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In this category of the online shop for seeds of spices and herbs - the BG seeds, we have selected a rich selection of quality seeds of one of the first green leaves that refresh the garden already in early spring - the nettle. This extremely useful plant has a mandatory presence in many folk medicine recipes and is undoubtedly one of the most powerful herbs known today. Fragrant and quite tasty, nettle is an excellent superfood, with interesting "stinging abilities".

Perhaps the most remarkable feature of the perennial Nettle plant is its long hairs, which everyone knows release a rather fiery juice when touched. In height, the plant stretches up to 70 cm and forms long petals. It blooms in the months of June and August. All parts of this interesting plant are used, and it is possible to derive serious benefit from each of them - from the root to the flowers.

The reason for the "stinging abilities" of the nettle hairs is a flammable substance, which actually contains many useful ingredients - from chlorophyll, formic acid, carotene, gallic acid, to vitamins B2, C and K. The useful plant is also rich in calcium, zinc, iron, fiber, amino acids, as well as vitamins A, B, C, E. Remarkably, nettle contains twice as much vitamin C as lemons. It is also the plant that contains one of the highest amounts of vitamin K, the vitamin largely responsible for blood clotting. Nettle is rich in proteins and proteins.

With its exceptional vitamin and useful content, the green leafy culture has many favorable benefits on the body. Thanks to the serious amount of vitamin K in its composition, nettle exhibits a powerful blood-purifying effect. Its excellent diuretic property is especially popular. Its consumption helps to clean the body very well from the harmful substances (slags) accumulated during the winter months. It is also a powerful antioxidant that manages to largely neutralize the acidity in the human body, which is responsible for the development of many diseases.

It is believed that nettle is the ideal substitute for the medications that are prescribed for people who suffer from iron deficiency. Green leafy vegetables can supply the body with the necessary dose of iron and help it successfully fight disease states such as anemia.

The applications of the useful plant are numerous. It can be consumed fresh, in dishes, it can be made into an infusion/tea, it can also be prepared as a juice. It is believed that the tastiest nettle is young and tender, with which you can make omelettes by adding freshly plucked nettle leaves to eggs, porridges, soups and much more.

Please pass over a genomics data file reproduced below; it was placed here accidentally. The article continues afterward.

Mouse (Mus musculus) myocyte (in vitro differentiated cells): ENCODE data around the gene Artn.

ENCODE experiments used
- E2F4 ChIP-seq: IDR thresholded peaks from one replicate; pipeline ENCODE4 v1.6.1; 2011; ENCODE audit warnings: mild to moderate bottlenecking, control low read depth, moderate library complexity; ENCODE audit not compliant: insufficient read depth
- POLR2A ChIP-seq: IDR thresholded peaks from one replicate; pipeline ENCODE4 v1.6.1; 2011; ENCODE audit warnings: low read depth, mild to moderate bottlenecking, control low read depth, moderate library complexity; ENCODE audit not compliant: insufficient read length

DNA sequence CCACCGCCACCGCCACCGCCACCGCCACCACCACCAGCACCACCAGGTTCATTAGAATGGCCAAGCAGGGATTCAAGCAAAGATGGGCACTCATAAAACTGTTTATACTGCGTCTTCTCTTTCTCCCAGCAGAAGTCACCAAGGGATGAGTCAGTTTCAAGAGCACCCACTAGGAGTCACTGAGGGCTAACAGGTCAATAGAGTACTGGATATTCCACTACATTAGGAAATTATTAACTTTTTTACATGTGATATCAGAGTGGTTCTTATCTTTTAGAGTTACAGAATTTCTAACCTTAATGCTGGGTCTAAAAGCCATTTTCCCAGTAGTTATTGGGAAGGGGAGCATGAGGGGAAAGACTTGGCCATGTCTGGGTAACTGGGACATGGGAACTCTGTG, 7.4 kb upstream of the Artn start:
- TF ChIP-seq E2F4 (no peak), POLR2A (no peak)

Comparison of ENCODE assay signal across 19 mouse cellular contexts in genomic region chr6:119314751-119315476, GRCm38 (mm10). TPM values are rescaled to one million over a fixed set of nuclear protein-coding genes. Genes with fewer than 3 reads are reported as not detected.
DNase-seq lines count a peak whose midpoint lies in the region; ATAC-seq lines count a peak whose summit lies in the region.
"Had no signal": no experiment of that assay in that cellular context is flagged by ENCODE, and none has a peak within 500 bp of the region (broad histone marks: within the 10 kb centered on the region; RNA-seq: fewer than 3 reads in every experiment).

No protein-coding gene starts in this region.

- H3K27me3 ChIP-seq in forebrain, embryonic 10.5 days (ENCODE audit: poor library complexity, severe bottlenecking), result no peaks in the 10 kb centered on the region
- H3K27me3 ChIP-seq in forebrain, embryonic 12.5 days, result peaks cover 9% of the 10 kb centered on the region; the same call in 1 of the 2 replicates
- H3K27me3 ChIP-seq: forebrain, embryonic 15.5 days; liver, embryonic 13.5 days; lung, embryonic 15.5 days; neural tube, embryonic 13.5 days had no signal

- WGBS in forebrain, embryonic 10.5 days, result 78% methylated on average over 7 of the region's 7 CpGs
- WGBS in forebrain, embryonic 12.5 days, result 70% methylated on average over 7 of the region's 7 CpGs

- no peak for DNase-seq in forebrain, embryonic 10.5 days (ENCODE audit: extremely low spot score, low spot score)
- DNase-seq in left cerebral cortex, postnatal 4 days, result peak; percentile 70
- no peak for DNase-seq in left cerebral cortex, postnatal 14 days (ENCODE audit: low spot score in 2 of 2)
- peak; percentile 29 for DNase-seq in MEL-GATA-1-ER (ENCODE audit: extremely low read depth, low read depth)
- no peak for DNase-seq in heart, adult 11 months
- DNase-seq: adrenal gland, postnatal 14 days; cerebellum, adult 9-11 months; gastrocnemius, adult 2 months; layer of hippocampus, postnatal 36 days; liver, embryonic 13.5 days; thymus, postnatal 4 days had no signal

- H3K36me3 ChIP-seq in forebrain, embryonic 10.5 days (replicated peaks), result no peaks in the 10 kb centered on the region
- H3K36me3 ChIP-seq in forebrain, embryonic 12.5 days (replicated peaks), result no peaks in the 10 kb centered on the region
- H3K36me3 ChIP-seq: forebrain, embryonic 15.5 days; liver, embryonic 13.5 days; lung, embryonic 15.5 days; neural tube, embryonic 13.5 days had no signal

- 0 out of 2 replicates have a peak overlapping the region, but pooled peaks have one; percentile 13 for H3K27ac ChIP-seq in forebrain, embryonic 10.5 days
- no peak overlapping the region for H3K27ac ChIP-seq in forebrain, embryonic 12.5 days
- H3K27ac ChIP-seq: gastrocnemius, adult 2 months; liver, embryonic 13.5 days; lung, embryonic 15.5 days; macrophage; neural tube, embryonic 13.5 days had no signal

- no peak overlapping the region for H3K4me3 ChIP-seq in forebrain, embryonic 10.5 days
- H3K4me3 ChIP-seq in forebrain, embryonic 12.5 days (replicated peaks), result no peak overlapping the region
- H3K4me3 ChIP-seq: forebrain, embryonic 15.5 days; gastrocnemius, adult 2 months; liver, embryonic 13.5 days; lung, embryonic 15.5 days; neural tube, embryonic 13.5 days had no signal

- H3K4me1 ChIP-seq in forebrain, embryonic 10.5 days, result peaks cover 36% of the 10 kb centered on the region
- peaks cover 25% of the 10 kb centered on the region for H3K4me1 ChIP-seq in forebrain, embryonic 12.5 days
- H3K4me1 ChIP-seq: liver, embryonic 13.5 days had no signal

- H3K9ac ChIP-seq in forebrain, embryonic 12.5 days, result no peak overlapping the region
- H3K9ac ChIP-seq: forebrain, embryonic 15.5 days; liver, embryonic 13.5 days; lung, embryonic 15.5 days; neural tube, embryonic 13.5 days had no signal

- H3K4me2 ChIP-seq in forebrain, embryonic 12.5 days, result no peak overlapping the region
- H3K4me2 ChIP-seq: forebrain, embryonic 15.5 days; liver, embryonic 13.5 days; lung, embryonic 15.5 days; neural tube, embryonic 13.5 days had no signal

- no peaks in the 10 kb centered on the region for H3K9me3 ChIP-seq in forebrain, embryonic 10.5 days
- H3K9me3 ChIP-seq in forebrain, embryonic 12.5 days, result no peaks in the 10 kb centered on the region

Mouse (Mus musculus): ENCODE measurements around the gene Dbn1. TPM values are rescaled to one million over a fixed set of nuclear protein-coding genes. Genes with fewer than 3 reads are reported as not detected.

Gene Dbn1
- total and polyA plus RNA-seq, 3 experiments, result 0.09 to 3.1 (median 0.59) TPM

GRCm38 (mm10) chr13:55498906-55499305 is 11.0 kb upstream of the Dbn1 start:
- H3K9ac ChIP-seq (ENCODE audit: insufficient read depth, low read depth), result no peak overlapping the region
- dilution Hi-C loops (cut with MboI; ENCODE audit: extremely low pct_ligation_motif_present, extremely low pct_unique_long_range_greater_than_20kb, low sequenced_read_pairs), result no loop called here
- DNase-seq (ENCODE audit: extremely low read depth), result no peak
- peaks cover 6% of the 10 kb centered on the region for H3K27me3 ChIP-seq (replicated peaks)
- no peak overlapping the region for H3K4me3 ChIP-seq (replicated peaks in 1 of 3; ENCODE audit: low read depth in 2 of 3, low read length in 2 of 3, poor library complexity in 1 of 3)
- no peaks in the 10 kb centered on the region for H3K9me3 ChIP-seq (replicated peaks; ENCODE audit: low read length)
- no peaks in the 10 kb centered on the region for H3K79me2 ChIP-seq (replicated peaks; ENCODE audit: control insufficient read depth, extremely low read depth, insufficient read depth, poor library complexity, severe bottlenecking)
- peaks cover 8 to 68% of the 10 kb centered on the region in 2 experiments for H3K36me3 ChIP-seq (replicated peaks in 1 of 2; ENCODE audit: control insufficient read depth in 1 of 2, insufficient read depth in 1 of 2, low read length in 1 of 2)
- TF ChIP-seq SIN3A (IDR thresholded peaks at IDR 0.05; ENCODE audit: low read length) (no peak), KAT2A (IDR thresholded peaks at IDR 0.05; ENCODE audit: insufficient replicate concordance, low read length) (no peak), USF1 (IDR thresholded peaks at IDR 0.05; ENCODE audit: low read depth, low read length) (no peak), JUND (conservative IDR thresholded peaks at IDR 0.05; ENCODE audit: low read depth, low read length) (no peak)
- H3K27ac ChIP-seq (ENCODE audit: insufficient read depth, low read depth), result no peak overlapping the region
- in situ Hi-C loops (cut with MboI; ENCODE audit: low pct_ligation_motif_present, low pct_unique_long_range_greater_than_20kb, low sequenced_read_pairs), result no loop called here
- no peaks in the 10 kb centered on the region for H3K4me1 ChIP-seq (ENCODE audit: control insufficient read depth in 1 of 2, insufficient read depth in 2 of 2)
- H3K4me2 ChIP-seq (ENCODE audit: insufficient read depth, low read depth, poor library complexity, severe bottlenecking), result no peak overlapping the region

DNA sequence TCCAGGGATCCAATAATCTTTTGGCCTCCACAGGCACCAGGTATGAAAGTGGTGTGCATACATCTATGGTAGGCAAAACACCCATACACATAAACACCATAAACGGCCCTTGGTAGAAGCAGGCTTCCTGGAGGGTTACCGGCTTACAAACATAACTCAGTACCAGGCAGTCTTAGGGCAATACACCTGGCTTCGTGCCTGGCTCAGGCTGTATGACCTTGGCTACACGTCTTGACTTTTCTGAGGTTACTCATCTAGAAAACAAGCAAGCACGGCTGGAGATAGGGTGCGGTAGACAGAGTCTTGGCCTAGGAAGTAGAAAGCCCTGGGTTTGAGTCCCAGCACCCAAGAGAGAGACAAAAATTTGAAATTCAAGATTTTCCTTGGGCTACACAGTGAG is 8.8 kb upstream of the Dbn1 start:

Raw nettle can also be consumed by drying or boiling it, which is how to get rid of its burning abilities.

And did you know some interesting facts about the delicious green leafy plant nettle?

The nettle has been known since Antiquity. Proof of the reverence for this medicinal plant is the painting by the German artist Albrecht Dürer, painted in the 15th century, which represents an angel ascending to the heavens and holding a nettle in his hand.

The name nettle comes from the Latin word Urtica, which is derived from the verb urere, which literally translates to burn. This name suggests the stinging abilities of the plant.

Nettles are used to make textiles and paper. In fact, this application of the plant has been known for hundreds of years, as during the First World War, nettles were used to make part of the soldiers' uniforms.

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Nettle, also known as stinging nettle, is a perennial flowering plant that belongs to the Urticaceae family. It is widely distributed across Europe, Asia, North America, and North Africa. Here's some information about nettle:

Appearance: Nettle plants have erect, square stems that can grow up to 1-2 meters (3-6 feet) tall. The leaves are opposite, serrated, and heart-shaped with fine hairs that can cause a stinging sensation when touched. The plant produces small, greenish flowers that are arranged in clusters.

Culinary and Medicinal Uses: Nettle has a long history of use in both culinary and traditional medicine. The young leaves of nettle can be harvested and cooked or used in herbal teas. They have a slightly spinach-like taste and are rich in vitamins, minerals, and antioxidants. Nettle leaves are known to be high in iron, calcium, and vitamins A and C. Nettle is also available in supplement form, including capsules, extracts, and tinctures, for its potential health benefits.

Health Benefits: Nettle has been traditionally used for various health purposes. It is often used as a natural remedy for allergies and hay fever due to its potential antihistamine properties. Nettle may also have anti-inflammatory effects and can be used topically to soothe skin irritations or applied as a rinse for the hair and scalp. Additionally, nettle has diuretic properties and may be beneficial for supporting urinary health.

Culinary Applications: Nettle leaves can be used in cooking, similar to spinach or other leafy greens. They can be steamed, sautéed, added to soups, stews, and pasta dishes, or used in herbal infusions and teas. Nettle leaves can also be dried and ground into a powder to use as a seasoning or added to smoothies and baked goods for added nutritional value.

Precautions: While nettle is generally considered safe for most people when consumed in moderate amounts, it is important to handle the plant with care due to its stinging hairs. Wearing gloves when harvesting or handling nettle can help prevent skin irritation. It is also advisable to consult with a healthcare professional before using nettle supplements, especially if you have any pre-existing medical conditions or are taking medications.